“What are actually going to determine the future are the productivity outcomes,” he said. “Companies are interested in what their workers want but they are more interested in what pays the bills.”
Firms that took explicit steps to adapt to remote working were three times more likely to see improved productivity. This included additional training, adopting new management practices, supplying staff with new equipment along with new forms of social interaction during work hours and pastoral care for employees.
“All those ancillary changes are what mattered for productivity,” said Dr Charlton. “The technology is important but there is a very human side as well.”
“There is definitely a growing appetite for it,” he said.
A survey by Dr Hopkins conducted in June found three out of four managers believe their staff will do more remote work after the pandemic than before it.
The AlphaBeta study of COVID-19 and technology, done in collaboration with Microsoft, revealed a surge in business use of digital collaboration tools especially video-conferencing (up by 54 per cent), file sharing (up 28 per cent) and e-signatures (up 31 per cent).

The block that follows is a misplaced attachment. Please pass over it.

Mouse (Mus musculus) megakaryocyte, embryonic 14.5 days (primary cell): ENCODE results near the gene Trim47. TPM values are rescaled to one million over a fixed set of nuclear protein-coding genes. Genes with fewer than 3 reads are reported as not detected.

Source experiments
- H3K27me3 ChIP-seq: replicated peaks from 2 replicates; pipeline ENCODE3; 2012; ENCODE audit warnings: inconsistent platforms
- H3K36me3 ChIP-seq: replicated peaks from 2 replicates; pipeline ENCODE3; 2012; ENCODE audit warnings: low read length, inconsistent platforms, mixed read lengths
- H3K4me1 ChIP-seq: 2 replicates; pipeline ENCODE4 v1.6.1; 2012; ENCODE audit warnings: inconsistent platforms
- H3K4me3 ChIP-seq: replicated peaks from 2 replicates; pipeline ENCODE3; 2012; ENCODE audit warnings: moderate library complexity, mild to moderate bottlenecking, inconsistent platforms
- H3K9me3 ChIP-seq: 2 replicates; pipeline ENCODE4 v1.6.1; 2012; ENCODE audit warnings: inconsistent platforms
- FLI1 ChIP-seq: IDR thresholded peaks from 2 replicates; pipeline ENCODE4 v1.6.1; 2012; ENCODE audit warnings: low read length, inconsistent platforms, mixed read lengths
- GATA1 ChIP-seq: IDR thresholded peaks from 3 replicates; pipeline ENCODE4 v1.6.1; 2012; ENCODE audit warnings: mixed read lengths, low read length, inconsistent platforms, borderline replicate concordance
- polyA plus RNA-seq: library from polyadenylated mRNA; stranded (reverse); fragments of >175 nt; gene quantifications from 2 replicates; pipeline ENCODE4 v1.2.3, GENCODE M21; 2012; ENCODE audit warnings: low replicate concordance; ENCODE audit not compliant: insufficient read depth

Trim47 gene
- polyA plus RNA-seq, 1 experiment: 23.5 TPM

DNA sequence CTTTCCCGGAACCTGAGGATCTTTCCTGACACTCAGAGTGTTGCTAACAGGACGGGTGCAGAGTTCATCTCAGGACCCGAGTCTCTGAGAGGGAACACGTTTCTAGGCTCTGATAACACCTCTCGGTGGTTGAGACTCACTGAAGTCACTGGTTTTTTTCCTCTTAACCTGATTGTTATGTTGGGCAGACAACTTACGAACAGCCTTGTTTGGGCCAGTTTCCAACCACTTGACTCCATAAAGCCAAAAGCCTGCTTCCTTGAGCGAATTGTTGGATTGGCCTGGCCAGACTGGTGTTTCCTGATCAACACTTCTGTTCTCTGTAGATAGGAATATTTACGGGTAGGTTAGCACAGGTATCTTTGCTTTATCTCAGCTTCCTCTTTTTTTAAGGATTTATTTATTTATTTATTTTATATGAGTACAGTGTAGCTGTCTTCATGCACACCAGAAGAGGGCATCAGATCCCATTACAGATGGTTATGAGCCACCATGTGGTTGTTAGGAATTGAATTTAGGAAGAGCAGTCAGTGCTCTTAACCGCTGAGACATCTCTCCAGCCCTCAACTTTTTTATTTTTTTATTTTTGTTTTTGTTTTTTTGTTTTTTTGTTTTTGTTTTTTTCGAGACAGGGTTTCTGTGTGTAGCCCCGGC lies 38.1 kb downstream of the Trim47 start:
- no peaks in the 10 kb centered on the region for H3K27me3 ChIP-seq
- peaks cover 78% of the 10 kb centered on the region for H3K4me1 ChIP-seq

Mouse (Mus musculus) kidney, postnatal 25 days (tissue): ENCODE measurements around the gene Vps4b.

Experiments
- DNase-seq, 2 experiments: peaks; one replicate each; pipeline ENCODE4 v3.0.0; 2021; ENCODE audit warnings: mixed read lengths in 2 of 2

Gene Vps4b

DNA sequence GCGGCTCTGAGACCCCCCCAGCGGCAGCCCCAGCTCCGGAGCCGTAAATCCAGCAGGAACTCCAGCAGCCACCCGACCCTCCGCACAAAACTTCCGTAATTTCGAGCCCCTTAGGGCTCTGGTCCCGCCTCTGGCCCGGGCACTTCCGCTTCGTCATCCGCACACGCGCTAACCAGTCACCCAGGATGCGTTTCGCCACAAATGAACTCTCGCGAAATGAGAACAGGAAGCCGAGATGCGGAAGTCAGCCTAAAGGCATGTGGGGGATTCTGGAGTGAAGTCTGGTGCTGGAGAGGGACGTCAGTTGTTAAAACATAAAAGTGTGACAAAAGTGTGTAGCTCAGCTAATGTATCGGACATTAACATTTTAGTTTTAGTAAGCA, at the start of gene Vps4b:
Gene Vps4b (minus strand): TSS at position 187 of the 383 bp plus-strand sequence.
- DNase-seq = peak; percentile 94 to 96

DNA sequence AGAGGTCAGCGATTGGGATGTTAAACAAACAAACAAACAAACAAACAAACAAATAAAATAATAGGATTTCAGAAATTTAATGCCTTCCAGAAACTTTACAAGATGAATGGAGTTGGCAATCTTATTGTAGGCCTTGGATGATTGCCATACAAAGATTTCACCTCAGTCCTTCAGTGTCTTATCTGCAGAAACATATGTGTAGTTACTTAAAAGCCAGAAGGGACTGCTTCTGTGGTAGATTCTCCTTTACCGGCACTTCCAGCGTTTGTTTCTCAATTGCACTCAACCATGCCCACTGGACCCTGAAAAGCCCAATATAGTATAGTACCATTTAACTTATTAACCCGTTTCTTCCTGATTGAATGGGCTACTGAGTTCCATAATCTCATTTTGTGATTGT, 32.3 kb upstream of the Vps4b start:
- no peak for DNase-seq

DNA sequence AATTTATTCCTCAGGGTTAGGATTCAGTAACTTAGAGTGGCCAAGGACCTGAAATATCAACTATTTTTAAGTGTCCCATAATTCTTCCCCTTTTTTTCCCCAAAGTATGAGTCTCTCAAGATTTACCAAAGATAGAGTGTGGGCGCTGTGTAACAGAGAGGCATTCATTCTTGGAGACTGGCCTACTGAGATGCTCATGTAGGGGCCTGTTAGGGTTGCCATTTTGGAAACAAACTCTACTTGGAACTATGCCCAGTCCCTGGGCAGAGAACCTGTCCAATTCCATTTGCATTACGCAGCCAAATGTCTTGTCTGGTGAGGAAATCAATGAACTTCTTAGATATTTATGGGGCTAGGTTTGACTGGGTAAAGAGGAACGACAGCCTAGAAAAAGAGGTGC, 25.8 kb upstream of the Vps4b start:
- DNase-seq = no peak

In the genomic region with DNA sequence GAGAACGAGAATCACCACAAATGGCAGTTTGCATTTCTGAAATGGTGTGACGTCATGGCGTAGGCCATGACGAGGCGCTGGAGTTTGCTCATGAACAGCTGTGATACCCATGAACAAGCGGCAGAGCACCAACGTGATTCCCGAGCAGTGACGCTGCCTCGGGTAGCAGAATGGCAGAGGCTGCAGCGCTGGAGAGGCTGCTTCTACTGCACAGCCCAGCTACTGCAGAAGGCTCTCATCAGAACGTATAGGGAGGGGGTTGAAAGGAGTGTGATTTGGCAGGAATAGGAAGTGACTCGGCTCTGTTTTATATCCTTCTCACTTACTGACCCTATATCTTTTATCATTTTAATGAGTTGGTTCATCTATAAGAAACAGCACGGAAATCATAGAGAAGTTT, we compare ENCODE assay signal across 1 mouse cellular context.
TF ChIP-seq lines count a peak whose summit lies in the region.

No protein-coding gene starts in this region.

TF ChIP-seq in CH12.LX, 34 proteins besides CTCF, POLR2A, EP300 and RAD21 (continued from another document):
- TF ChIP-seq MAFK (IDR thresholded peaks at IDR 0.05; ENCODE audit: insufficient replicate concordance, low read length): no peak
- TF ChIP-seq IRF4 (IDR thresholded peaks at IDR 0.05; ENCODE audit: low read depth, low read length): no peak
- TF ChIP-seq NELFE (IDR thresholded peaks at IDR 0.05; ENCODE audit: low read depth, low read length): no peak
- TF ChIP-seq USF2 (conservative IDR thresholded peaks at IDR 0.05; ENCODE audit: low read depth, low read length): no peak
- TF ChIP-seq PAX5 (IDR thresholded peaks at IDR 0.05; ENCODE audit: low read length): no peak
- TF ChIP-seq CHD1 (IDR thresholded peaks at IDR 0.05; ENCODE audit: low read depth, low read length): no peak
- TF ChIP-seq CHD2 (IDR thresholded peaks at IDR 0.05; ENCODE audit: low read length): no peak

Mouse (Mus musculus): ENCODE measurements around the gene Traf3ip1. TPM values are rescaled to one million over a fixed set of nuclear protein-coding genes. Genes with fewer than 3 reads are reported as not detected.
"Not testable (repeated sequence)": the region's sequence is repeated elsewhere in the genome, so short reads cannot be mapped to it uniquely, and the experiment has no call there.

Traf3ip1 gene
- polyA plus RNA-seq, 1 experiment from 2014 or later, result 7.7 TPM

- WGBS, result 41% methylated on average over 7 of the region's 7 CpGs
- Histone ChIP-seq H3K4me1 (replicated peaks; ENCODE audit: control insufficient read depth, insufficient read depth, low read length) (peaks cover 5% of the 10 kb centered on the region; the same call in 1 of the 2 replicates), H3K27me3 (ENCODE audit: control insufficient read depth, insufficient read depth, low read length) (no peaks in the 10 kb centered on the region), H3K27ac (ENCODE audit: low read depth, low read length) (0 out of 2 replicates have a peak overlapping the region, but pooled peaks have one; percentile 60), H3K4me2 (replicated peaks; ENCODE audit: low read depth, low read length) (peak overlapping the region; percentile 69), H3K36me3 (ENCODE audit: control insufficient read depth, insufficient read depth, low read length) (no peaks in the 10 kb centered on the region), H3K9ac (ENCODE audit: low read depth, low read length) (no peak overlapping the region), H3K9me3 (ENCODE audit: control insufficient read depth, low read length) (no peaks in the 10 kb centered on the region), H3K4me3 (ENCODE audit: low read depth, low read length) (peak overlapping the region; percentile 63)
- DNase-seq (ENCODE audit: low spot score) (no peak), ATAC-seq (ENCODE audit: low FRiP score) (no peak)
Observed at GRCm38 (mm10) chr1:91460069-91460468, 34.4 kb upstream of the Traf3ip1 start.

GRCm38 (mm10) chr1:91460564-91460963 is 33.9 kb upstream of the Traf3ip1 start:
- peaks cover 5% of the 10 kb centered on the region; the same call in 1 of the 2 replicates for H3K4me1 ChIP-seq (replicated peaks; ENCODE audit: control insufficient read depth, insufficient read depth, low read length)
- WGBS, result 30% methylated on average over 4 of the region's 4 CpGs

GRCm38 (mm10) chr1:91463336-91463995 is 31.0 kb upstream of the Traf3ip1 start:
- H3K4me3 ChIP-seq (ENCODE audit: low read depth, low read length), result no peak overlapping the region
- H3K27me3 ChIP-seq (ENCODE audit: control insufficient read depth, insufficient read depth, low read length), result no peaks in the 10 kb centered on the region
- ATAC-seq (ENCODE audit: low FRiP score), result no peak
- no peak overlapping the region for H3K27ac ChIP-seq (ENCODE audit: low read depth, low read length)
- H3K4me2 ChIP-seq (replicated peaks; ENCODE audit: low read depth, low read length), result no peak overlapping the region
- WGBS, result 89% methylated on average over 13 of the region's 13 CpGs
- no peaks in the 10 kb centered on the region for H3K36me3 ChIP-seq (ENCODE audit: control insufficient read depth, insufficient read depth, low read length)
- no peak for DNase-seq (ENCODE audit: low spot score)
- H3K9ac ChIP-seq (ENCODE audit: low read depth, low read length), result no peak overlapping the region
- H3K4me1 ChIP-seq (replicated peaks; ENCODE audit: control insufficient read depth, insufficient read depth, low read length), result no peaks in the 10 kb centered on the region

Most businesses intend to continue using these new digital tools and practices after the pandemic has passed, although the changes also have downsides.
“There was recognition that these tools are not unambiguously positive and can have some negative effects on productivity and wellbeing,” the study found.
Nearly 9 in 10 Australian firms adopted new technologies to improve their business continuity during COVID-19. Almost one in seven firms said technology tools were essential to continued operations.
“It’s not as though new technologies are great for productivity or terrible for productivity,” said Dr Charlton. “It’s super-dependent on the nature of the work that you do, and the nature of the work environment that you have. There was a myriad of productivity outcomes so it is what firms do around the technology that makes all the difference.”
Matt Wade is a senior economics writer at The Sydney Morning Herald.